Dr. Ashrafi S Bhagat, writer and curator, talks about her show, ‘Madras Modern’, that features seminal artists from the Madras Art Movement and navigates the emergence of modernity in the South particularly from the erstwhile city of Madras.
Redappa Naidu, Legend of Garuda, Oil on canvas, 184 cm x 108 cm, 1973.
Based on the ideology of ‘Nativism’ or engagement with the regional/vernacular culture that was developed by K. C. S. Paniker and S. Dhanapal in painting and sculpture respectively, these two pioneering innovators were instrumental in carrying forth the development and growth of modernity in Madras. The emergence of this modern movement was from the College of Arts and Crafts (established 1850) where Paniker served as a Principal from 1957 to 1967 and Dhanapal was the Head of the Sculpture Department from 1957 to 1972. The Art Institution provided the locus for its evolution and development, unlike other metros as Bombay or Calcutta where modern movements emerged from collectives or progressive movements but not from colonial art establishments. As the administrative head, the institution provided space for Paniker, who with his vision of alternative modernity believed firmly in melding stylistic modern European influences; he engaged productively with students and faculty members to debate discuss and argue the state of modernity within the nation in the 1960s.
It was a seminal platform that allowed dissemination of ideas that were carried forth by the students. It was this core group of students in early 1960s that consciously drew out threads of regional culture to weave their tapestry of modernity in the South, which proved distinctly different, contributing towards enhancing the national modern.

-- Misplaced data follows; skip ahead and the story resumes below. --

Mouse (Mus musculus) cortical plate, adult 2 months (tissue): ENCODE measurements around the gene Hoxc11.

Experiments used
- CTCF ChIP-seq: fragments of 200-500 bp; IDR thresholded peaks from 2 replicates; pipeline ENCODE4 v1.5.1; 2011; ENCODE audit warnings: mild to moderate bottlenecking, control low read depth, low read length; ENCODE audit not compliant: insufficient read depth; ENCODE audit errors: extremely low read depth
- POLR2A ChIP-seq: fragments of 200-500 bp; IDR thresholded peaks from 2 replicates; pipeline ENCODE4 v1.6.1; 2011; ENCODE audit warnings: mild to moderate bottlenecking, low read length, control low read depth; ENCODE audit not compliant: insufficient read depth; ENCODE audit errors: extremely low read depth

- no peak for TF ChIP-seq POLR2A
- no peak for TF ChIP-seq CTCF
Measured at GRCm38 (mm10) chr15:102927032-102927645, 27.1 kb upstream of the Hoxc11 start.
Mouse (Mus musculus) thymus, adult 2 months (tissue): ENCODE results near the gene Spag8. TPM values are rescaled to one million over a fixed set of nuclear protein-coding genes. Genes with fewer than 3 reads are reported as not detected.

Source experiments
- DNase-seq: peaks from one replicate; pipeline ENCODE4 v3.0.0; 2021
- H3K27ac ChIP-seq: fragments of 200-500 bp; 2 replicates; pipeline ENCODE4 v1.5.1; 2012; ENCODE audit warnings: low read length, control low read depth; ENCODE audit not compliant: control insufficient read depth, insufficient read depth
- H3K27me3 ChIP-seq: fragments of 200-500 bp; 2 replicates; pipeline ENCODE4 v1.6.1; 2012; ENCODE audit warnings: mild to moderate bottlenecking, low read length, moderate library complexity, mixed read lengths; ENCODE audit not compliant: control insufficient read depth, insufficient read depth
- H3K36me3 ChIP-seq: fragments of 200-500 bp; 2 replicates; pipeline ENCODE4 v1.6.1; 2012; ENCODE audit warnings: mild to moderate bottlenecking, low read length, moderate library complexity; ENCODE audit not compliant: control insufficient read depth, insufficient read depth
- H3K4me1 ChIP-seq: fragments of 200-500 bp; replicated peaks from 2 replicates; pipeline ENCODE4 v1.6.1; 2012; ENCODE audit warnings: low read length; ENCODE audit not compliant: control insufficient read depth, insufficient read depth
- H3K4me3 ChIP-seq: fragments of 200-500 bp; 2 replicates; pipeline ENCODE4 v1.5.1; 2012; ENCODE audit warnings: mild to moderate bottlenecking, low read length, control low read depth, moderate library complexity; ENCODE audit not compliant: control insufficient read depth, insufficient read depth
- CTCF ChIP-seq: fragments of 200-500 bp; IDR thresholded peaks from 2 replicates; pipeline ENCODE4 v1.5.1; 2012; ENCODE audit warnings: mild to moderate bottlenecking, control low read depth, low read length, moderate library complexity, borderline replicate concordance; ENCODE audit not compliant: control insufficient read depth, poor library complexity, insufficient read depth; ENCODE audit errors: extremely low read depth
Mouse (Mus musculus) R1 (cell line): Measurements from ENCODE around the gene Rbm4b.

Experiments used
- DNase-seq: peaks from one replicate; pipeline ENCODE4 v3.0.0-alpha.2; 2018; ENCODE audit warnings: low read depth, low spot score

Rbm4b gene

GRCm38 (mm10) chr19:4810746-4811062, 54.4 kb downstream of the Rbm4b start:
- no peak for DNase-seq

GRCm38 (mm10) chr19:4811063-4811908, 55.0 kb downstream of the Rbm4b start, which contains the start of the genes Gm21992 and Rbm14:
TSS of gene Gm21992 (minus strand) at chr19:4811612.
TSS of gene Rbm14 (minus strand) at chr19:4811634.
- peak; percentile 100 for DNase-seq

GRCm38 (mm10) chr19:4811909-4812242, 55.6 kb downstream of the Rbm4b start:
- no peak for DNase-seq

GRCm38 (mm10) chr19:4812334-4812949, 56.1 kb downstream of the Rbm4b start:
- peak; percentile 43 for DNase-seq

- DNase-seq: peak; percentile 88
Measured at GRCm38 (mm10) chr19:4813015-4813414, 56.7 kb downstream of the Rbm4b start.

Viswanadhan, 195 cm x 195 cm, 1972.
The configuration of the Madras Art Movement was initiated under the tenure of D.P. Roy Chowdhary, the school’s first Indian Principal (1930-57) who chartered the development of the Fine Arts curriculum by initiating an empirical approach to making art. Paniker, the next administrative head brought in a study of European modern art, opening avenues for experimentation in technique and methodologies for individual expression. The interplay of tradition and modernity provided the framework for the Madras artists in the 1960s.
Vasudev, Vriksha, Oil on canvas, 55 cm x 25 cm, 1974.
Within the Madras Art Movement it is possible to draw out two broad categories namely the ‘figurative’ and the ‘abstract’. Some artists preferred visual language that was figurative while others engaged with the abstract mode. Though the aesthetic approach in the artistic production of the ‘Madras Modern’ was based on the ‘formal’, it went against the grain of Greenbergian ideology of keeping the arts pure from influences of society, culture or politics. By thus grounding their works within the regional cultural milieu as inspiration derived from canonical arts, inscriptions, folk deities, kolams, yantras and accoutrements of performance arts, it laid claims to a sense of identity and authenticity legitimised through regional art forms.
The exhibition is on view from July 21 to October 12, 2019 at DAG, Kala Ghoda, Mumbai.
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